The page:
Those Who Live in Glass Houses Shouldn’t Throw Stones: My Shattered House

Photo by Wassim Chouak on Unsplash

Netflix, Hulu, Disney+, these are the things that come to mind when I think of the word subscription. Until recently. One thing that I have consumed less of during this time of quarantine is television. I have, however, picked up a YouTube habit in its place. My YouTube feed typically consists of Tech Channels, Car Reviews (for my husband), and financial content. Most of my recommendations have centered around that. As of late, however, new items have been popping up on my feed: subscription boxes. I won’t begin to try and understand the ends and outs of Google, or how the YouTube algorithm works, that is way above my pay grade. I will say that as of late, I have been doing a lot of stress shopping. And 100% of that has been online. And all of our internet traffic is routed through a Google network. I’ll just leave that there for the conspiracy theorists.

But yes, Google, in his unmitigated, omniscient, power, decided that I needed to be introduced to the world of subscription boxes. A world, up until a month or two ago, I did not know existed. A video, for Boxy Charm, ended up in my feed, and because I had been talking about makeup and skincare lately, I clicked. About three days later, I had signed up for BoxyCharm, Ipsy Plus, FabFit Fun, Causebox, Therabox, Cocotique, and SheReads Truth. All of which were videos that were ‘suggested’ to me, after I watched that first one. The last of those subscriptions, however, I surmise was suggested, because I googled, “best study bible.” Yes, I think Google, and the other three of the big four tech companies, have too much power and influence over our lives, but that rant is saved for another time. Here’s what I want to talk about, shopping addiction, more specifically, mine.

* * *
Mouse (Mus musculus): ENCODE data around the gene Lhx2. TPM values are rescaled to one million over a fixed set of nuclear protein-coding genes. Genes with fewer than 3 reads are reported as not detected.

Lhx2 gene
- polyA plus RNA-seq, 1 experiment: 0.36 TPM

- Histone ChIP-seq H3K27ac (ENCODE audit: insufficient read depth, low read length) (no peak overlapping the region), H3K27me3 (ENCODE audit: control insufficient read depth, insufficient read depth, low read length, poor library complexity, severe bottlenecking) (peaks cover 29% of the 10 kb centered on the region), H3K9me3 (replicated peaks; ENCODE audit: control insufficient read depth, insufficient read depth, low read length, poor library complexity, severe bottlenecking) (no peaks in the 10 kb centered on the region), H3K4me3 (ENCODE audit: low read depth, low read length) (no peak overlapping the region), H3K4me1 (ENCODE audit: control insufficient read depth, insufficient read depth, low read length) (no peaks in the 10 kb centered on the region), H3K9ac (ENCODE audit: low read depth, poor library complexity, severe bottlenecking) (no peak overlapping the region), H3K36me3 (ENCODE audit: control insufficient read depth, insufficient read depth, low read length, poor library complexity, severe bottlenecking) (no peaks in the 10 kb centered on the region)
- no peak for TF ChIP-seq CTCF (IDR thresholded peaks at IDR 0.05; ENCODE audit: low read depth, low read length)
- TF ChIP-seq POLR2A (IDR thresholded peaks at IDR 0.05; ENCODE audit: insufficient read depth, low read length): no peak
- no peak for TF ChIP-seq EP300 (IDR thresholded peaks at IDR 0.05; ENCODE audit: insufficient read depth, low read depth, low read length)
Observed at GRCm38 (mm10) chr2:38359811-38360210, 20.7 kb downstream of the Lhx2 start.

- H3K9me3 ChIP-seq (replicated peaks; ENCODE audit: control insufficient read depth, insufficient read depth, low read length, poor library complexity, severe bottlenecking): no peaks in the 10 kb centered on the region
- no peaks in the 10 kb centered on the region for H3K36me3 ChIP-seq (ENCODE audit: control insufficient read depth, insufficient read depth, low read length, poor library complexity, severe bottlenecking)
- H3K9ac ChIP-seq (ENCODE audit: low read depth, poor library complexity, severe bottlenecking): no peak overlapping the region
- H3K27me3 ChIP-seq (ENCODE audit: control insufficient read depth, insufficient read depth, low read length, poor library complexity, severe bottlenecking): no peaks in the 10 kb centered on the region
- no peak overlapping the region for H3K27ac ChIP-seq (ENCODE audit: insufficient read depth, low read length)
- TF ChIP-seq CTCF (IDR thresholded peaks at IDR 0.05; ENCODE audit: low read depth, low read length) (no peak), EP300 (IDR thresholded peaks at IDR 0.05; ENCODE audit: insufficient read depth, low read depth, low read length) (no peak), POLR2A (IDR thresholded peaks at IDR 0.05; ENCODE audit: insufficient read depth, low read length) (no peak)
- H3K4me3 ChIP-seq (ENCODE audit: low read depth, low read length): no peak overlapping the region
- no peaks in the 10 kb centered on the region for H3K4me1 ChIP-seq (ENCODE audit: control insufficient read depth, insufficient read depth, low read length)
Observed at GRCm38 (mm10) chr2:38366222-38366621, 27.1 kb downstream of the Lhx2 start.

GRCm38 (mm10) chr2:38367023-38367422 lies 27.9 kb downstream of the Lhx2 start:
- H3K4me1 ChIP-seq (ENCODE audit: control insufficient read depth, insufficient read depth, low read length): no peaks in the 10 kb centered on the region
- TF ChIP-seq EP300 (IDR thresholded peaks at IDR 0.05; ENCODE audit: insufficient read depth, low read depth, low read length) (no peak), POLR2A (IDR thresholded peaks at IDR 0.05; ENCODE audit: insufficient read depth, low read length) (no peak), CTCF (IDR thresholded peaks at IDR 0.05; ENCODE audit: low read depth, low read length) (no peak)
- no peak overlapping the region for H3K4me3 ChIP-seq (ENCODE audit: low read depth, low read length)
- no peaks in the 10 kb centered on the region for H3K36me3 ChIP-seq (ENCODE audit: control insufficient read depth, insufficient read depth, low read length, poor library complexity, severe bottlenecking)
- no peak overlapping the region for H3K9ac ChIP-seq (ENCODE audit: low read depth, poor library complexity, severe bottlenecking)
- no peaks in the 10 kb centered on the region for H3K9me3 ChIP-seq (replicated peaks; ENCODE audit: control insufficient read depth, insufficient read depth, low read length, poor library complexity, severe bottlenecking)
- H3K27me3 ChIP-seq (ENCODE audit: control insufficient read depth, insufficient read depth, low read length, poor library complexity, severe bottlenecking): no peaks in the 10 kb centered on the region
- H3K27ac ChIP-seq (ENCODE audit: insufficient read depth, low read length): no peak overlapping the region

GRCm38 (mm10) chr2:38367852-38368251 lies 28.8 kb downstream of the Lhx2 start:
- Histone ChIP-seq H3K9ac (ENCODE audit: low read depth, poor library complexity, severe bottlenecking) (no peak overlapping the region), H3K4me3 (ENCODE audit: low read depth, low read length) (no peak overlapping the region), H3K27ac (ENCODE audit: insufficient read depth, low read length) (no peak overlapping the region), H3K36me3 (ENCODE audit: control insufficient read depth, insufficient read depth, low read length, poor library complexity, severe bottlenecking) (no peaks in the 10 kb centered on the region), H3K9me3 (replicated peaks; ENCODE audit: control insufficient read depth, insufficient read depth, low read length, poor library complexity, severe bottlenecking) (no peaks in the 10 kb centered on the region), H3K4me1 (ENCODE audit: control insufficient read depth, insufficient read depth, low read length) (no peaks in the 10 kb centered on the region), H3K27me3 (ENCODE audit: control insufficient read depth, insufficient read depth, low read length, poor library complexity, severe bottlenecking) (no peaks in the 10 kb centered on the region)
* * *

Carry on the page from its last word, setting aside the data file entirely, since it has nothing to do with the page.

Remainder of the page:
First things, first, as someone who comes from a family of full-blown addicts, cocaine, crack, alcohol, you name it, I have always prided myself that I didn’t and never became one. An addict, that is. I don’t smoke, don’t do drugs, and I just have discovered the joys of winding down with a glass of wine, but even that is done sporadically. You grow up around a bunch of addicts, and you’ll end up hating drugs, or become one yourself. I was the former. You know that adage about those who live in glass houses shouldn’t throw stones? Let’s just say, my house has been shattered as of recently.

I’m an addict. Typically, when those three words are heard, it would be followed by a resounding “Hi, Adrienne”, and I’d go on to discuss the many ways in which I was one. In most cases, when people hear those words, some type of illegal substance or alcoholic substance is involved, or the root cause of. An addict is generally defined as a person who is addicted to a particular substance, typically an illegal drug. But informally, I might suggest that it can also mean an enthusiastic devotee of a specified thing or activity. Activity. Hmm. Shopping is defined as the action or activity of purchasing goods from stores. So, looking at those two, I’m an addict. More specifically, a shopping addict or I have a shopping addiction.